War of the Rebellion: Serial 041 Page 0399 Chapter XXXVIII. THE RIO GRANDE EXPEDITION, ETC.

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Brownsville, Tex., November 6, 1863- 10 p. m.

GENERAL: The Ninety- fourth Illinois Volunteers, the advance of my command, reached the neighborhood of Brownsville last evening, and entered the town this morning at 10 o'clock.

A battery of the First Missouri Light Artillery, and the Thirteenth Maine Volunteers, entered the town at 3 p. m. I arrived with my staff at 12 o'clock, making my headquarters at Brownsville. The enemy evacuated the town at our approach, burning the United States barracks, and destroying large quantities of property which they could not remove.

The conflagration extended to one or two squares of the town in the neighborhood of the barracks, which were also destroyed. The troops of General Bee's command gave themselves up to plunder and violence, which excited the citizens to a considerable degree of resistance. General Jose Maria Cobos, who has been a resident of this town since March last, having been banished from Mexico at the time of the evacuation of the Spanish and English authorities, excited by the violence of the rebel troops and the conflagration, received permission from the authorities of Brownsville to organize the people for the purpose of resisting the depredations of the rebels and the suppression of the conflagration. This occurred on the 4th of November. On the evening of the 5th, after the arrival of our troops, Cobos crossed the river with the men under his command, and, took possession of Matamoras, imprisoning the Military Governor of Tamaulipas, Senior Don Manuel Ruiz, and all his associate officers. To- day, at 10 o'clock, he issued a proclamation to the army, and another to the people of Matamoras, copies of which are herewith inclosed.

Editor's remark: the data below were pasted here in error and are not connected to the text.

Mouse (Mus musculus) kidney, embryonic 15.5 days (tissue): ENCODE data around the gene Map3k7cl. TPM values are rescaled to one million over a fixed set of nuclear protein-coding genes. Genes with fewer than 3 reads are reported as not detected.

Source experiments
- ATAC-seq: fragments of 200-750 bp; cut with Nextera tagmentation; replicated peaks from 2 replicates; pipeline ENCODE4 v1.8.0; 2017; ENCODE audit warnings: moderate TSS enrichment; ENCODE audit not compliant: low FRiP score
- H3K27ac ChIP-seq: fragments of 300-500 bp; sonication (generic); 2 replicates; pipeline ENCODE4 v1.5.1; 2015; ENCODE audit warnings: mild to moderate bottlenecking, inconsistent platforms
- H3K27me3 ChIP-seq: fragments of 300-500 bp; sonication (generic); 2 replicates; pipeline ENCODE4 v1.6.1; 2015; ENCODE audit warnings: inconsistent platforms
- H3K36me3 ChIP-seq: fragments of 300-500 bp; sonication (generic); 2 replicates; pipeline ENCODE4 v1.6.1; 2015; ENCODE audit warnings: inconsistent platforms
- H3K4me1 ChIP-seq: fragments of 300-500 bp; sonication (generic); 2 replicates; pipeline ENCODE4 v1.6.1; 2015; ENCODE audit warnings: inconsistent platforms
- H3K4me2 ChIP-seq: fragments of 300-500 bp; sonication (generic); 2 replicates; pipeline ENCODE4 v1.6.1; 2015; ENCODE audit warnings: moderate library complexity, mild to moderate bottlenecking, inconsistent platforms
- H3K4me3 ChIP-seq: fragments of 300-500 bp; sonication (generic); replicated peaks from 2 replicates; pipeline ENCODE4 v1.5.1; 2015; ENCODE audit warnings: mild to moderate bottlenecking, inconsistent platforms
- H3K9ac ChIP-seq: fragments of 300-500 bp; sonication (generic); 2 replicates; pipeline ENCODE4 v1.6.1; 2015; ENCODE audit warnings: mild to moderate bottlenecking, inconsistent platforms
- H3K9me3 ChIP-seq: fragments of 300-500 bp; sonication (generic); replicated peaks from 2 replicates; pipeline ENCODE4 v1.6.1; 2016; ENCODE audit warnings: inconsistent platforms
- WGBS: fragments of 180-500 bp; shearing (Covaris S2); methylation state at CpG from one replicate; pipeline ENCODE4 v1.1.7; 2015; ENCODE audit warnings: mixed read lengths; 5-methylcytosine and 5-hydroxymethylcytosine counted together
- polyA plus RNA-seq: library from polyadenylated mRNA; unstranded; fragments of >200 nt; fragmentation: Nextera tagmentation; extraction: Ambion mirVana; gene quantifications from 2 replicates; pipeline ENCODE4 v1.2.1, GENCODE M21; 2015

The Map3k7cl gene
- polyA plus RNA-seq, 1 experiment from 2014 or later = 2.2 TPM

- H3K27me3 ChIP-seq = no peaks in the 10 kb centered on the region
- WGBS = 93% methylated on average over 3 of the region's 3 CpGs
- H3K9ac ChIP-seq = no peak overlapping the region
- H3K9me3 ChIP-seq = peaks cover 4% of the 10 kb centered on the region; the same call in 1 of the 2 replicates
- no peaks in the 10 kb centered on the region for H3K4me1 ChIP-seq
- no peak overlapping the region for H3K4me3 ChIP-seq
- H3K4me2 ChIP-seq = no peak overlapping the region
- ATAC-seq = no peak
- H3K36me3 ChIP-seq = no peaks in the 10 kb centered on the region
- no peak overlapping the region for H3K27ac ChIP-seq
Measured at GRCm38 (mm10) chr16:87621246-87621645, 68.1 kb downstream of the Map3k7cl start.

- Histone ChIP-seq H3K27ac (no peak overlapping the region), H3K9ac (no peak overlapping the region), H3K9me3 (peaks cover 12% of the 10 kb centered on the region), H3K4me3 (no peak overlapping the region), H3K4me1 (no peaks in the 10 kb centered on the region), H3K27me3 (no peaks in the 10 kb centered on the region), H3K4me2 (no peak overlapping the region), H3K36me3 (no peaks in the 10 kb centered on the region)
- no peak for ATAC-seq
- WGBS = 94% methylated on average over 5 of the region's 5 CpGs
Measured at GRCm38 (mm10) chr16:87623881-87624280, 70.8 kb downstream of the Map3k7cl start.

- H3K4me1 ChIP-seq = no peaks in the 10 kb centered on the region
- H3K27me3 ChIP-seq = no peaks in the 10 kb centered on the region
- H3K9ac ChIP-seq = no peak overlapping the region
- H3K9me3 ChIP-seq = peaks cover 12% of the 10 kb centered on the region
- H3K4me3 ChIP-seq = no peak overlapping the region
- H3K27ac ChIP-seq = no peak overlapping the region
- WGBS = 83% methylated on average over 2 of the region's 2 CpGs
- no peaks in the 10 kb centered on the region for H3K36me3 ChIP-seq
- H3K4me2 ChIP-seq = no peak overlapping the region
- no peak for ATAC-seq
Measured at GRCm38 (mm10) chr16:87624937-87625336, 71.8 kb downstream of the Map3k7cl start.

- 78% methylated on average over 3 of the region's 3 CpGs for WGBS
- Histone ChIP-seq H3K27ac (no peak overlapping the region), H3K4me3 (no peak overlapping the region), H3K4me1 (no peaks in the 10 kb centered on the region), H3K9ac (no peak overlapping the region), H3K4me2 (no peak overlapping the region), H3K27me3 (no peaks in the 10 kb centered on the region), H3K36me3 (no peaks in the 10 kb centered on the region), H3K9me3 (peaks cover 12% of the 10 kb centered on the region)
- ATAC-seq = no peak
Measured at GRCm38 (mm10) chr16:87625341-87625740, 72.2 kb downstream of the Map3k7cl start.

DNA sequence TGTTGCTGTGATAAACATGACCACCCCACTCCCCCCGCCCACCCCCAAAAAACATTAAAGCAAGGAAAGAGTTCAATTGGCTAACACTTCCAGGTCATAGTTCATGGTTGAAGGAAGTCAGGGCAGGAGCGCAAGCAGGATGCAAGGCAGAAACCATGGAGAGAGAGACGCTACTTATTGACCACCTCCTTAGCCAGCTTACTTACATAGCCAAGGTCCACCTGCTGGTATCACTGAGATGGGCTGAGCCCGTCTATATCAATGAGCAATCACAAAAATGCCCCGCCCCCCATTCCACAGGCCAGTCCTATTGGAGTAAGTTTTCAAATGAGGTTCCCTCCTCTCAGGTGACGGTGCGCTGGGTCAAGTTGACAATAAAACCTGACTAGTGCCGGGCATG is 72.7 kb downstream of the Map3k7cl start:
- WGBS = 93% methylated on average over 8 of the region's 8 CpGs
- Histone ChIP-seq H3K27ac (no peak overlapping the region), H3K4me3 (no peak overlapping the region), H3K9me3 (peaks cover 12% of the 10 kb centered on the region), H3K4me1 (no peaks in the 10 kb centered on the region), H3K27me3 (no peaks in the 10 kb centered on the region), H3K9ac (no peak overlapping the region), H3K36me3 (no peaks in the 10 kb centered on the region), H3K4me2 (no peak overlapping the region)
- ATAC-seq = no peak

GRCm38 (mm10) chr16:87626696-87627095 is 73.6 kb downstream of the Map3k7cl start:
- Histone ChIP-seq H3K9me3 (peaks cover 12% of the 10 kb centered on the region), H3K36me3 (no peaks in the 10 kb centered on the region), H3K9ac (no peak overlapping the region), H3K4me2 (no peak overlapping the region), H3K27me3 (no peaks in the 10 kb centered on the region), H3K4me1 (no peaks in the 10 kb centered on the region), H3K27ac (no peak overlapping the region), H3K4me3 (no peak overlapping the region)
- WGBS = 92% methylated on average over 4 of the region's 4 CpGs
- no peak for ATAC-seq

Cobos is a Spaniard by birth, forty- five years of age, and emigrated to this country from Spain at thirteen or fourteen. He has been twenty years in the Mexican army, always supporting the Mexican Government, but a partisan of the Church party. He has held commission as general of division for five years, is well educated, has much influence with the army, particularly with that portion in the interior of Mexico, and is in all respects an able man. He has never resided much in this part of the country. Since March he has been a resident of Brownsville. He is represented by his friends to be adverse to the French interests. They say his purpose is, if the French attack Matamoras, to resist them in the attempt, and to withdraw into the interior with his forces, and to continue the contest as guerrillas against their Government.

He was in Mexico and here the companion and friend of Miramon, and is supposed to favor the same general policy.

The friends of Cobos represent Miramon as being devoted to the interest of Mexico against those of France, but, from considerations of policy, to be affiliating with the French authorities at the same time for the purpose of gaining time and strength. This is the representation of the friends of Cobos.

My impression, from all that I can gain, and notwithstanding what is herein stated, is that the tendency of Cobos' movement is to the benefit of France. He is a desperate men, and seized Matamoras at this particular moment for the purpose of putting himself and friends in possession of power or property to treat with any party that can best subserve his and their interests. I am unable to see how it can end otherwise than in a coalition with France. Still, his friends declare that he is adverse to the French interests, and seeks only an improved theory,